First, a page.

Technology occupies a central place in the shift towards a nature-cultural continuum, but it is not the only factor. The consequences of economic globalization, notably the global spread of digital mediation, also account for this change of perspective. Last but not least the climate change issue and a renewed urgency around the state of the environmental crisis also contribute to bring the ’natural’ much closer to home. Digital mediation has by now become a standard way to live and interact. The electronic frontier has altered dramatically the practice of education and research, especially in the Humanities and social sciences, with direct consequences for the institutional practice and the methodology of these disciplinary fields. This book aims to explore the implications of these complex shifts for the practice of critical thinking.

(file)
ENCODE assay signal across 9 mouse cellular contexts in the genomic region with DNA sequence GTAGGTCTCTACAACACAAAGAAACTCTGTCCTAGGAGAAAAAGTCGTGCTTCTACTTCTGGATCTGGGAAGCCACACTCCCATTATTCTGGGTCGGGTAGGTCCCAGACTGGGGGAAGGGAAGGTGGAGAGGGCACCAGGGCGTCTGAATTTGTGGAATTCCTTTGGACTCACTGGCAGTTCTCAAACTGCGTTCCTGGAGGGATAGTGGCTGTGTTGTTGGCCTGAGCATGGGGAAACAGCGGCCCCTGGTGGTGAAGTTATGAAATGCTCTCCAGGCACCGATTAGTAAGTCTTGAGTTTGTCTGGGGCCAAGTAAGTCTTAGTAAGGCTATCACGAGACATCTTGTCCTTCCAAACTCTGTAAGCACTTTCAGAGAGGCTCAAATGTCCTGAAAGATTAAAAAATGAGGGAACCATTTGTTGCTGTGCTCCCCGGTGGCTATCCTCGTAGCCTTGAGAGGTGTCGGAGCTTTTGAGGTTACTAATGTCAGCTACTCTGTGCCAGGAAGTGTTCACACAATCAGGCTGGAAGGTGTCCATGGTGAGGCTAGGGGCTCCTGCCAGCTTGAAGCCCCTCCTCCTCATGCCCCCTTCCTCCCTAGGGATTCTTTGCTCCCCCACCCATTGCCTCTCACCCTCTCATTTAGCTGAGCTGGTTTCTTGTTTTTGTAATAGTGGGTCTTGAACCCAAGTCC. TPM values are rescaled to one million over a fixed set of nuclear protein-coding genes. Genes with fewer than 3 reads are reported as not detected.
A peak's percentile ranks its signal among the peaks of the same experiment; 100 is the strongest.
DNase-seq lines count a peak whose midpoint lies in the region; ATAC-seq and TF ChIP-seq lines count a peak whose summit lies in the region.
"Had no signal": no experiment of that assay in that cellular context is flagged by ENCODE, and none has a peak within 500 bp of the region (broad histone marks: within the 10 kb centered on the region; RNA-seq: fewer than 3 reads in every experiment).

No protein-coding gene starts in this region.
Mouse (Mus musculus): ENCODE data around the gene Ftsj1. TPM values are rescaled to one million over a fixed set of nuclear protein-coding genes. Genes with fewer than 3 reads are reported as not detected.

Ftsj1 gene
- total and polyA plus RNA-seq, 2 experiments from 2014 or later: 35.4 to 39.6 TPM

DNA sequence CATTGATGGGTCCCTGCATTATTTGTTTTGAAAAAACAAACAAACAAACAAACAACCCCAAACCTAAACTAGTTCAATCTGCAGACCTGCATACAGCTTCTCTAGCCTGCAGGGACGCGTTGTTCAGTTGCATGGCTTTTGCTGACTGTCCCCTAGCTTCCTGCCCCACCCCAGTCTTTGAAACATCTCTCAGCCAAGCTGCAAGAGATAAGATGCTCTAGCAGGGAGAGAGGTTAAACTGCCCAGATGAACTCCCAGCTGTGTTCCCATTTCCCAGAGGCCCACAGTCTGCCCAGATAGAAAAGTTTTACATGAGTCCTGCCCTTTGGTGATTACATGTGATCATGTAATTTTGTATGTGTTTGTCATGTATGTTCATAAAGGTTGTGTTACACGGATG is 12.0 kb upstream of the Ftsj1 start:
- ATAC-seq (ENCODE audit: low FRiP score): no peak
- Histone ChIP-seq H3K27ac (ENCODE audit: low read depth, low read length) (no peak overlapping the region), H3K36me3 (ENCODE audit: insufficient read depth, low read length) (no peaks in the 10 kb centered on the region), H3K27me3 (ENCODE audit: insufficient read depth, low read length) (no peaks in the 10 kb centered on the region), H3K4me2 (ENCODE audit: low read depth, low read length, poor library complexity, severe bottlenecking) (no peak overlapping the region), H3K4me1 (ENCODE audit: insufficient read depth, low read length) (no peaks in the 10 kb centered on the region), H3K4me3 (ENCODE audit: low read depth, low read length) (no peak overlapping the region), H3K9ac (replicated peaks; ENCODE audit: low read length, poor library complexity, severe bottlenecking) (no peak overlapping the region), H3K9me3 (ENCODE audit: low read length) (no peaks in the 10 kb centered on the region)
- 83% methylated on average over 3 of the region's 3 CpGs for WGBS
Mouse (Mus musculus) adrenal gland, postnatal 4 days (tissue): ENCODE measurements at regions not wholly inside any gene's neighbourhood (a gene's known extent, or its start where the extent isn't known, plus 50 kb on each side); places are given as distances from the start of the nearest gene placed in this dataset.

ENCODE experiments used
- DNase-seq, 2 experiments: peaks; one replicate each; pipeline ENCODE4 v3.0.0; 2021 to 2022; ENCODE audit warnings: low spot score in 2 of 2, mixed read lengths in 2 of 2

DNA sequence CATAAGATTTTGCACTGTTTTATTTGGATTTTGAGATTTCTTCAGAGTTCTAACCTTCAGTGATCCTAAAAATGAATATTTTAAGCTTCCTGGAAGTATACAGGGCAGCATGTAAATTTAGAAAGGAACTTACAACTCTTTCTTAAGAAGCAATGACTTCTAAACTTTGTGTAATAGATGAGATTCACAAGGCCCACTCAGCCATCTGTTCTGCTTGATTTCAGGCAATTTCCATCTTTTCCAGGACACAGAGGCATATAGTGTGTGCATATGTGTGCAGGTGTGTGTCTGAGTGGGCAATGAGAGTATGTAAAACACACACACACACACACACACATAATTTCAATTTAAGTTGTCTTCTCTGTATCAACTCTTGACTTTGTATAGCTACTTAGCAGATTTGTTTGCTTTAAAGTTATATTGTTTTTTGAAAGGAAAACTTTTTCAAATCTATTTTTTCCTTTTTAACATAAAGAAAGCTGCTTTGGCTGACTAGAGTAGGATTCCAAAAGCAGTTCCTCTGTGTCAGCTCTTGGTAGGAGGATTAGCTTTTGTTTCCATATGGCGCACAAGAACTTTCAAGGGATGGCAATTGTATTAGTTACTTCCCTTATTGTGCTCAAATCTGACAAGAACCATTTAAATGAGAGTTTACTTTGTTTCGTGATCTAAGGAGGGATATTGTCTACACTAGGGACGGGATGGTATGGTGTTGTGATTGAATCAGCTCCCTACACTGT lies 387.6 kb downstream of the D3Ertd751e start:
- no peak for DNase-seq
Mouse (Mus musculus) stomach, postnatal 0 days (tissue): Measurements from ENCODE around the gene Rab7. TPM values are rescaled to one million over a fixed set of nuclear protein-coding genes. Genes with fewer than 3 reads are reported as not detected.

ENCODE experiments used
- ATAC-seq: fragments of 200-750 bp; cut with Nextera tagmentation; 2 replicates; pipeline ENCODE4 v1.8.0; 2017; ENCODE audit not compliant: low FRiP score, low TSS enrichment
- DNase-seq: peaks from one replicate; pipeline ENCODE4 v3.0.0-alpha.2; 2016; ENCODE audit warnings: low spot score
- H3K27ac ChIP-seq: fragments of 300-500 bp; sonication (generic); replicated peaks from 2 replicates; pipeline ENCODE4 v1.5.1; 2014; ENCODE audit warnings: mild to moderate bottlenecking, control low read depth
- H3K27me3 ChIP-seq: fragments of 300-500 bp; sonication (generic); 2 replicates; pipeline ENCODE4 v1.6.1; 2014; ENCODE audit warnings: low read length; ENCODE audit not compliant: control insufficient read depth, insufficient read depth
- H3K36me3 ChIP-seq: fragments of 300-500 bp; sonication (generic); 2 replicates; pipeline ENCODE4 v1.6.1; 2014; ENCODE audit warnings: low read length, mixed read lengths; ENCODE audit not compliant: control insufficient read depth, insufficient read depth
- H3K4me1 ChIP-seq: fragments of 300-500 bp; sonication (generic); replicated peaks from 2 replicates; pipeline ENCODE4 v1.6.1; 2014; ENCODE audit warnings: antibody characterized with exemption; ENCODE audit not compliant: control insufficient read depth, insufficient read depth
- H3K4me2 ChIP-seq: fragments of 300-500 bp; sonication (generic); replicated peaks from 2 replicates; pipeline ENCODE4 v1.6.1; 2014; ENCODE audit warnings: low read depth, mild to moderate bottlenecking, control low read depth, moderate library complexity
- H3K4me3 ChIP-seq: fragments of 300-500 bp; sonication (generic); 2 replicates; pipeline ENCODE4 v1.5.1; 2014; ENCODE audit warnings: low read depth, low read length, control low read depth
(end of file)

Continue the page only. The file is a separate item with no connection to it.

Rick Dolphijn is Assistant Professor in Media Theory/Cultural Theory at Utrecht University. He published work includes Foodscapes: Towards a Deleuzian Ethics of Consumption (2004) and (with Iris van der Tuin) New Materialism: Interviews and Cartographies (2012).